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from what i understand they also reached under the dash and ripped out a bunch of wires. It wouldnt even power up. they had to bring in another otter from Perris because of this. i Guess a bunch of local Wuffos crashed the party. they also shattered the glass on one of the vending machines. they hired security but they did the worst job ever. i have trouble believing that a skydiver did this. you just do shit where u eat. it totally sucks, that otter was the nicest cleanest otter i had ever seen and it was super fast, way faster that elsinores 2 otters. Its just sad that someone would do this. i hope they find them, tampering with a aircraft in this manner is a federal offense!

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i have trouble believing that a skydiver did this.


It had to have been someone who knew a thing or two about airplanes, though. Your average whuffo isn't going to know what a fire bottle is, or that pulling them will create a mess.



Unless some asshat decided the play around and pull all the levers/switches.
Remster

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i have trouble believing that a skydiver did this.


It had to have been someone who knew a thing or two about airplanes, though. Your average whuffo isn't going to know what a fire bottle is, or that pulling them will create a mess.



Unless some asshat decided the play around and pull all the levers/switches.



Fire bottles are usually wired directly to the battery in some way, meaning that the squibs can be electrified with no other aircraft power turned on.

I hope they catch the responsible party, why anyone would mess with an aircraft is beyond me.

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It's essentailly a fire extinguisher that's built into the aircraft... Pulling them releases the fire suppresant into the engine compartment.



Is that CO2 gas, or that powder stuff? And what's involved in cleaning up the mess - do you have to take the engine apart?



It varies from installation to installation. I believe when had halogenated hydrocarbon in our King Air, but I'm not absolutely sure.

Pulling the fire bottles without the engine turning will introduce chemicals in the intake in most Pratt installations (intake is at the back of the engine, inside the cowling) but not with most Garretts as they intake in the front.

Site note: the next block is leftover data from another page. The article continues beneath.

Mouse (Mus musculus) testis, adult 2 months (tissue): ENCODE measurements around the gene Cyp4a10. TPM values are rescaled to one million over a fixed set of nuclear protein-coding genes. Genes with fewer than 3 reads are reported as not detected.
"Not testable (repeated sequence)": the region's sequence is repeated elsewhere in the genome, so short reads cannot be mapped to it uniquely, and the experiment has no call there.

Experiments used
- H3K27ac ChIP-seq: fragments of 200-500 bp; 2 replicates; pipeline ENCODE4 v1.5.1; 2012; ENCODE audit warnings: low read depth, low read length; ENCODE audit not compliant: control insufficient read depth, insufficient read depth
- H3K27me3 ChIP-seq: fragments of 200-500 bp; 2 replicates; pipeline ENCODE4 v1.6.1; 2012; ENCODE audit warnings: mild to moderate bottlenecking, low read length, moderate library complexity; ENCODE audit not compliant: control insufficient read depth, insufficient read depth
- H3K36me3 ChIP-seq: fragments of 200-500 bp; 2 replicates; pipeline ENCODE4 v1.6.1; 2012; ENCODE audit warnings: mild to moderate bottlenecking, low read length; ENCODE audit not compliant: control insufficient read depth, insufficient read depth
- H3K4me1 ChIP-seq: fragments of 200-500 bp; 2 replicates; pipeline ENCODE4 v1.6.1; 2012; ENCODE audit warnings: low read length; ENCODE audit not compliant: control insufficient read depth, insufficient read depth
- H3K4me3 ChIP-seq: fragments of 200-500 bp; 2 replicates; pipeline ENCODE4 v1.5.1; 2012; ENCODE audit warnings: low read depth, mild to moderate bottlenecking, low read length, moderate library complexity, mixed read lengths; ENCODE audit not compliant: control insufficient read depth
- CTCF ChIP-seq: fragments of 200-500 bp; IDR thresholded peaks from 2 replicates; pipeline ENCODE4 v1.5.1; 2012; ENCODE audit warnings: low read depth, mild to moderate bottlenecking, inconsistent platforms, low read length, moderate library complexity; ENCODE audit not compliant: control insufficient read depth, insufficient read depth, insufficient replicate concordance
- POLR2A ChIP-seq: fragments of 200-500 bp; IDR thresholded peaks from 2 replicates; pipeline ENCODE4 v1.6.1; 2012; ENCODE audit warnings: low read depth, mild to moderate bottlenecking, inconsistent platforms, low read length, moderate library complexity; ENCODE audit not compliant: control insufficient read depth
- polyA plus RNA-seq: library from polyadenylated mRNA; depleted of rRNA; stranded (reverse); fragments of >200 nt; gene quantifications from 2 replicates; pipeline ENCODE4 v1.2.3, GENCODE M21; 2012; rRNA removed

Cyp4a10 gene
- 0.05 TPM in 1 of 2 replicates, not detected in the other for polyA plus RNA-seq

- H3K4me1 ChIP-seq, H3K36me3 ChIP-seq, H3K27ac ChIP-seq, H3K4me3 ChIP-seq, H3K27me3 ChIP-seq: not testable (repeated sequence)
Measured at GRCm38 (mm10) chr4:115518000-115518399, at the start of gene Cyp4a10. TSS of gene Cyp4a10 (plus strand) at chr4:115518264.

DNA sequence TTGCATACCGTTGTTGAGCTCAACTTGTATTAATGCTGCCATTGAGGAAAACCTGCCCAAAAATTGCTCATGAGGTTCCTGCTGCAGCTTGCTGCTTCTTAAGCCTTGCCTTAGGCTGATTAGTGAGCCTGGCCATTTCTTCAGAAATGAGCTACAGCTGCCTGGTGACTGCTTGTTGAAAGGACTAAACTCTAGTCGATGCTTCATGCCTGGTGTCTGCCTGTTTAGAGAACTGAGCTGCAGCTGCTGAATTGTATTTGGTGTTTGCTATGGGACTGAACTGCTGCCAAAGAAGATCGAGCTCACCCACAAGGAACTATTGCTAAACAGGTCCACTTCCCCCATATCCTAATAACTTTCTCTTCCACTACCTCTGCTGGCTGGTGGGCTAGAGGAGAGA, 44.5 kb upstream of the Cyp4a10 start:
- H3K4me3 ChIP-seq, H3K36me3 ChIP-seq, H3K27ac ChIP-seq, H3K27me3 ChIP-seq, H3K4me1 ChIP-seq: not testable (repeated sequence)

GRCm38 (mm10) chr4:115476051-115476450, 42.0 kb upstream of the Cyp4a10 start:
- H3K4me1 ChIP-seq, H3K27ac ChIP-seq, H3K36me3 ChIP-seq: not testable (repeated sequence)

Either way, the inspection/cleanup process along with replacing squibs and recharging or replacing bottles is a nightmare.

It's almost as bad as when a hangar fire suppresion system lets go for no reason.

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Fire bottles are usually wired directly to the battery in some way, meaning that the squibs can be electrified with no other aircraft power turned on.



In a Twin Otter the Fire Extinguishers are connected to the respective L & R DC Busses, which means that aircraft power had to of been turn on.

Who ever did this knew Twin Otters and knew how to turn the power on. You need to flip two switches in order to turn power on and both swicthes are the "Pull and Select" type and both are not in a conspicuous location. They're above the pilot's windshield.

As far as expensive, YES, $2k to $5k per bottle,depending on where you get them from. Plus the Yellow Blow Out Diskes need to be replaced.
As for replacing them, NO, it takes about 15 minutes per bottle.
And clean up is nothing, the bottles are filled with Halon.

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Fire bottles are usually wired directly to the battery in some way, meaning that the squibs can be electrified with no other aircraft power turned on.



In a Twin Otter the Fire Extinguishers are connected to the respective L & R DC Busses, which means that aircraft power had to of been turn on.

Who ever did this knew Twin Otters and knew how to turn the power on. You need to flip two switches in order to turn power on and both swicthes are the "Pull and Select" type and both are not in a conspicuous location. They're above the pilot's windshield.

As far as expensive, YES, $2k to $5k per bottle,depending on where you get them from. Plus the Yellow Blow Out Diskes need to be replaced.
As for replacing them, NO, it takes about 15 minutes per bottle.
And clean up is nothing, the bottles are filled with Halon.



I can't believe they aren't hot wired. It must not have been required during their certification, but I have yet to fly an airplane that doesn't have ECS/Bleeds, fuel shutoff valves, and fire extinguishers hot wired or even better yet isolatable mechanically.

Do Twin Otters keep the battery in the wing also?